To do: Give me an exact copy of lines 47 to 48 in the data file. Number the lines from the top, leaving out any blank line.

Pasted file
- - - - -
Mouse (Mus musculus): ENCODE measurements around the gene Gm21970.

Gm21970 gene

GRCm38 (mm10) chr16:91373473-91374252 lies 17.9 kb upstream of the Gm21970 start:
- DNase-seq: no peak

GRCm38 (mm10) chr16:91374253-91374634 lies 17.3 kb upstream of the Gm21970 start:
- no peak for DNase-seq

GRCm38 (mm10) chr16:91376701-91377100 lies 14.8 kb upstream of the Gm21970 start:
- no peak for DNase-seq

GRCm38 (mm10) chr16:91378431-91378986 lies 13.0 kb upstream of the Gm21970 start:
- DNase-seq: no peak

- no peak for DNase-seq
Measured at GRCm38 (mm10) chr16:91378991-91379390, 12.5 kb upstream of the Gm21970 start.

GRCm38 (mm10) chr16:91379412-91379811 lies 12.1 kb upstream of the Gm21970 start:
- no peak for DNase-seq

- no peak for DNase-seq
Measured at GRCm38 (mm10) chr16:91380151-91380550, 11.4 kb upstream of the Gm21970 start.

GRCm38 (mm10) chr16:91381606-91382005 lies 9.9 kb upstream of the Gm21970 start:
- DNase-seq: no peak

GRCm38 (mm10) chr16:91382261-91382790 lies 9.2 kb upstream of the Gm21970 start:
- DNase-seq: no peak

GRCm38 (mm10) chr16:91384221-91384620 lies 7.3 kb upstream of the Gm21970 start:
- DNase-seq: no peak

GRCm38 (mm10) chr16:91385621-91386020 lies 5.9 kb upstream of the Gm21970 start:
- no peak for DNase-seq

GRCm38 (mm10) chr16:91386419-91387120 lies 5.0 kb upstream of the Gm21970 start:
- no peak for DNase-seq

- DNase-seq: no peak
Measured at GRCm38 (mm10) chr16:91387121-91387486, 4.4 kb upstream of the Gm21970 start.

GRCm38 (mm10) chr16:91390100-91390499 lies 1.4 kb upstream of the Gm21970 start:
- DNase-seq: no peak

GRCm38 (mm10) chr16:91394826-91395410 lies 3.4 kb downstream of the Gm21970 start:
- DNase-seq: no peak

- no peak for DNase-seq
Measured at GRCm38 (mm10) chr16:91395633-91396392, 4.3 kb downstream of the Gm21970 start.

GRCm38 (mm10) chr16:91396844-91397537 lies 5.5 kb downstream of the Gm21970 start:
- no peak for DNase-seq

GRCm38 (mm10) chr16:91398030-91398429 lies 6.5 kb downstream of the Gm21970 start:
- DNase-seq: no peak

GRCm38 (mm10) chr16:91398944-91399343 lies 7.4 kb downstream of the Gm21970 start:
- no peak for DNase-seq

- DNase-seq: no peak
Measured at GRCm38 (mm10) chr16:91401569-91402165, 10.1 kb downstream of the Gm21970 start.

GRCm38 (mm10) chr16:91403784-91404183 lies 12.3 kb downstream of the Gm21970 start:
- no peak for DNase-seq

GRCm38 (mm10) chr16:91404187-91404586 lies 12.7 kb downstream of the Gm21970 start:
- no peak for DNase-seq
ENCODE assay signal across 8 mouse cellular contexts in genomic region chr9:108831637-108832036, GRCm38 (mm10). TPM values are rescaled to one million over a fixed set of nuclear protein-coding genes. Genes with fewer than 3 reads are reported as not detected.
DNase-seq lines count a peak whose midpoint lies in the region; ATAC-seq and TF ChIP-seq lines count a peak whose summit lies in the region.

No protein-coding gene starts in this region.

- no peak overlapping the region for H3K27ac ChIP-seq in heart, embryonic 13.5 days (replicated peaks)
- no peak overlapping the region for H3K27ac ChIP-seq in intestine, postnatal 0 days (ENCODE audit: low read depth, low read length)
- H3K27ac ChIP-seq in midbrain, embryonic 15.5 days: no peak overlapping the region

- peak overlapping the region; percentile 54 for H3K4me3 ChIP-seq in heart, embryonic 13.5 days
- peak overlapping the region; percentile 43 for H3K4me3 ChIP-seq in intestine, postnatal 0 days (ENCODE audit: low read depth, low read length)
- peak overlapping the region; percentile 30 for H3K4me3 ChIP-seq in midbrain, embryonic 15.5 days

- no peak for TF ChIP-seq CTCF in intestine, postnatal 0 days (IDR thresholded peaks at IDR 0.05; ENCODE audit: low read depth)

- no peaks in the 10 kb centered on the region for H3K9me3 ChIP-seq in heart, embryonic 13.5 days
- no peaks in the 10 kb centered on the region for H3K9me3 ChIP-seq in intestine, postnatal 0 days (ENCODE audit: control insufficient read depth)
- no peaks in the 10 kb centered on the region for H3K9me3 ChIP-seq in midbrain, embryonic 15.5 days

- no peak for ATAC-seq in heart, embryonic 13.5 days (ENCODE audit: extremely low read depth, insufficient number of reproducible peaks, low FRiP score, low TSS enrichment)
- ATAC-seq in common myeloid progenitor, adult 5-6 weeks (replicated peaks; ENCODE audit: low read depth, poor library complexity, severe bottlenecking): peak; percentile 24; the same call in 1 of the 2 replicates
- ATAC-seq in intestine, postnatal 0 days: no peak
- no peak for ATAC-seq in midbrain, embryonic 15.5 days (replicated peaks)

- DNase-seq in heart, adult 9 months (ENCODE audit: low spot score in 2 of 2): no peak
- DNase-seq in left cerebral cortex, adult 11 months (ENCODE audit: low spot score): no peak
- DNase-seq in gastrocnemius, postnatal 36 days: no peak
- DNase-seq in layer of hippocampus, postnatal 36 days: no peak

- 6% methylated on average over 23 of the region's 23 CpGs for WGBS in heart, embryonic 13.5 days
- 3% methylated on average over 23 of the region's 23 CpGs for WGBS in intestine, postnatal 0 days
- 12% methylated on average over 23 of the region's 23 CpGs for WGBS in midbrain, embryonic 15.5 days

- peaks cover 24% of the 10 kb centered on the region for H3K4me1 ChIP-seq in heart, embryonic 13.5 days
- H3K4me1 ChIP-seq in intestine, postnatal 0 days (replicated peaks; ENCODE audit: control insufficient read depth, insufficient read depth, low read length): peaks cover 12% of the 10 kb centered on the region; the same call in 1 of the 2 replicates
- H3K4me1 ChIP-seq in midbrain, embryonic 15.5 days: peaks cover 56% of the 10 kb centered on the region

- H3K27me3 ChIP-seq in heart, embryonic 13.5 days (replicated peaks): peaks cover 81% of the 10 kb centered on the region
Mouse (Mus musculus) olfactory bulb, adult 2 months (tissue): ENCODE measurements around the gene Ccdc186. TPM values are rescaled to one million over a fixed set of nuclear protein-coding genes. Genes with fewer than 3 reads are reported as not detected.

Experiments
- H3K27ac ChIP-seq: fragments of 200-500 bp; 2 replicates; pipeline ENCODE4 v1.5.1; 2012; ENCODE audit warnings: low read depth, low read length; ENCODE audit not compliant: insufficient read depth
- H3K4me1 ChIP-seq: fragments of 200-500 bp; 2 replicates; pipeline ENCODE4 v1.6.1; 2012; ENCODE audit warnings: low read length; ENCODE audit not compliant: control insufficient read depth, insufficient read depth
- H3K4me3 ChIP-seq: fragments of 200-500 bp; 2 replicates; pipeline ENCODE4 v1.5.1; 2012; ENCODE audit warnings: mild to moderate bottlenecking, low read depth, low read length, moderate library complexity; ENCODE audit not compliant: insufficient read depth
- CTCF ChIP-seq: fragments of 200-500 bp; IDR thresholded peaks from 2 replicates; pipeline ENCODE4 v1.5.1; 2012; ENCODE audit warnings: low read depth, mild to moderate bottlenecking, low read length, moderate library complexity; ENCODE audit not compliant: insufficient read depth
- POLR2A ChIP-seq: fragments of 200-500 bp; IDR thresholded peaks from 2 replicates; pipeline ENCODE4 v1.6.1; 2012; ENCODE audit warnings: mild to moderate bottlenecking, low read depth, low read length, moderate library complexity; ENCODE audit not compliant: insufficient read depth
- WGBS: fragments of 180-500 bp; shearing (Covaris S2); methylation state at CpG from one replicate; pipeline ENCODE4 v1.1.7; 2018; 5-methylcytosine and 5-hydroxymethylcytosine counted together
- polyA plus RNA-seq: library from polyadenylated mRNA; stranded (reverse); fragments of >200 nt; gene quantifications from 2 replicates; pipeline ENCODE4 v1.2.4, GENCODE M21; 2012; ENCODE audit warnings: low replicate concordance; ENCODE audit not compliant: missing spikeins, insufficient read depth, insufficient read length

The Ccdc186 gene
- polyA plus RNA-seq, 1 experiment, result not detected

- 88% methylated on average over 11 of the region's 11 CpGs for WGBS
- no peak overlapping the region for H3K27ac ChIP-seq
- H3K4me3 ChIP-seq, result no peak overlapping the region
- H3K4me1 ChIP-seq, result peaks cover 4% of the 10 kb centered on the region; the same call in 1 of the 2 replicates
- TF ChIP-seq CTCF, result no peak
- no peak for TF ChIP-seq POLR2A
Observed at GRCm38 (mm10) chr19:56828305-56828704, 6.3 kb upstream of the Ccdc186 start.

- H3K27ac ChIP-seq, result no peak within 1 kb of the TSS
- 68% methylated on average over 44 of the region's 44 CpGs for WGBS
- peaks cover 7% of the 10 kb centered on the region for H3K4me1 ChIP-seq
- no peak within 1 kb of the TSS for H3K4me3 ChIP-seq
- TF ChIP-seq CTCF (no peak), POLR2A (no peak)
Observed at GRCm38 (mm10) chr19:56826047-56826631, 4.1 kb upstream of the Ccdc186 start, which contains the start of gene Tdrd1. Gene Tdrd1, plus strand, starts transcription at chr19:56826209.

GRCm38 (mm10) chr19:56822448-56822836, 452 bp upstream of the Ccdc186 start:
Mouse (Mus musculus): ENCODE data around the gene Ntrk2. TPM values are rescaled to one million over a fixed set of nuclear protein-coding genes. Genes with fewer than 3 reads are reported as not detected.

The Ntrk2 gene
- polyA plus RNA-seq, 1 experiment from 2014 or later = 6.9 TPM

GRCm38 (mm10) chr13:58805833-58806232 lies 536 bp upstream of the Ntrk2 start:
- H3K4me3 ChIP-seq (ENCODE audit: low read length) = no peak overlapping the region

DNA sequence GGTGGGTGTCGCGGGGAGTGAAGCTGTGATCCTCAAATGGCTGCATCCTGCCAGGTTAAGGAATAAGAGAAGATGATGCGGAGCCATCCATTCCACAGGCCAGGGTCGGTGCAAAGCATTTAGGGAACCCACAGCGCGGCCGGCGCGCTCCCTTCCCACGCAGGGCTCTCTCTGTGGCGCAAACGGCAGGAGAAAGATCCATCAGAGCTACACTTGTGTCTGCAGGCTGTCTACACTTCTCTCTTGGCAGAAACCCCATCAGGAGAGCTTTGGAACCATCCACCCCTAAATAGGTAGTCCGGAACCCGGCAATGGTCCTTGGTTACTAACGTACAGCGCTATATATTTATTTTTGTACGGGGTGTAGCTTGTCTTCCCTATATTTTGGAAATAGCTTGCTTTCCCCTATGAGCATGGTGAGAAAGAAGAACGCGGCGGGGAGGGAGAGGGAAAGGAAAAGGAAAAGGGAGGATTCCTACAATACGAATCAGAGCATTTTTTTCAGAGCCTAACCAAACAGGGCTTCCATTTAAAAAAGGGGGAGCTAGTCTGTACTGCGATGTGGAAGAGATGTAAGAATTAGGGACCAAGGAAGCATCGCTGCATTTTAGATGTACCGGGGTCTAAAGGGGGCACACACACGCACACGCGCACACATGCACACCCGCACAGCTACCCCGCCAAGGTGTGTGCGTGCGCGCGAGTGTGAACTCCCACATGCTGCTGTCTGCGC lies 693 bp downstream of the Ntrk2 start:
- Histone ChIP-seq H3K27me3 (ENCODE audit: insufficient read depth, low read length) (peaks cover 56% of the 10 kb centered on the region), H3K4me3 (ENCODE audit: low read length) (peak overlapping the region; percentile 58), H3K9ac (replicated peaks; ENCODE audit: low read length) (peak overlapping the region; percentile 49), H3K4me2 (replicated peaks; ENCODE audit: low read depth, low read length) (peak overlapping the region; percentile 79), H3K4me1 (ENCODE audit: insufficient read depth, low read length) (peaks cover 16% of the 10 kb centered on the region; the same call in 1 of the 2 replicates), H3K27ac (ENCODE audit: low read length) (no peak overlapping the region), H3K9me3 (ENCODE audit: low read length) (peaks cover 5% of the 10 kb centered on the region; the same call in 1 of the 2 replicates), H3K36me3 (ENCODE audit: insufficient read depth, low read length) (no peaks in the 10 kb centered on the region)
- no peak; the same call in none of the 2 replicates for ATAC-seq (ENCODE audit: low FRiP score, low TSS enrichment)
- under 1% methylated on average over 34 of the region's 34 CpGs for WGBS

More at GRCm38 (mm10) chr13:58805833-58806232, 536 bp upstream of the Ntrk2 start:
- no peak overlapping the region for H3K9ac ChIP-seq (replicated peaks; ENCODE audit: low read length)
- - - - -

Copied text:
ENCODE assay signal across 8 mouse cellular contexts in genomic region chr9:108831637-108832036, GRCm38 (mm10). TPM values are rescaled to one million over a fixed set of nuclear protein-coding genes. Genes with fewer than 3 reads are reported as not detected.
DNase-seq lines count a peak whose midpoint lies in the region; ATAC-seq and TF ChIP-seq lines count a peak whose summit lies in the region.